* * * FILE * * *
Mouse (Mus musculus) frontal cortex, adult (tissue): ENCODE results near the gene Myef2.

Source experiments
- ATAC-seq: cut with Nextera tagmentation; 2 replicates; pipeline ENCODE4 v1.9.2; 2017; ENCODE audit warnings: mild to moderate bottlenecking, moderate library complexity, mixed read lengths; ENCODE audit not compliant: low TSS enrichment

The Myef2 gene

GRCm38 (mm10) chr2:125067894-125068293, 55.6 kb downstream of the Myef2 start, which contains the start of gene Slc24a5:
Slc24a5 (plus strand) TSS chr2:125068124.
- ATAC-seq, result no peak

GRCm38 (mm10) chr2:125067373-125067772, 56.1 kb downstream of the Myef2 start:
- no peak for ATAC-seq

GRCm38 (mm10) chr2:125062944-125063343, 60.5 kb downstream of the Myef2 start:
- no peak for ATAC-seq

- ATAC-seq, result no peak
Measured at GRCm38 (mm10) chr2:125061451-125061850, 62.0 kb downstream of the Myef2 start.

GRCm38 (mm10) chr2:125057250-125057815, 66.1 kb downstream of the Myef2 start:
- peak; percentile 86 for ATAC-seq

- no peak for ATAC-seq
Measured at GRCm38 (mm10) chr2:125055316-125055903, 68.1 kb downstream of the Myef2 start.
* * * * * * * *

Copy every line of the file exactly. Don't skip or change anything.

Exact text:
Mouse (Mus musculus) frontal cortex, adult (tissue): ENCODE results near the gene Myef2.

Source experiments
- ATAC-seq: cut with Nextera tagmentation; 2 replicates; pipeline ENCODE4 v1.9.2; 2017; ENCODE audit warnings: mild to moderate bottlenecking, moderate library complexity, mixed read lengths; ENCODE audit not compliant: low TSS enrichment

The Myef2 gene

GRCm38 (mm10) chr2:125067894-125068293, 55.6 kb downstream of the Myef2 start, which contains the start of gene Slc24a5:
Slc24a5 (plus strand) TSS chr2:125068124.
- ATAC-seq, result no peak

GRCm38 (mm10) chr2:125067373-125067772, 56.1 kb downstream of the Myef2 start:
- no peak for ATAC-seq

GRCm38 (mm10) chr2:125062944-125063343, 60.5 kb downstream of the Myef2 start:
- no peak for ATAC-seq

- ATAC-seq, result no peak
Measured at GRCm38 (mm10) chr2:125061451-125061850, 62.0 kb downstream of the Myef2 start.

GRCm38 (mm10) chr2:125057250-125057815, 66.1 kb downstream of the Myef2 start:
- peak; percentile 86 for ATAC-seq

- no peak for ATAC-seq
Measured at GRCm38 (mm10) chr2:125055316-125055903, 68.1 kb downstream of the Myef2 start.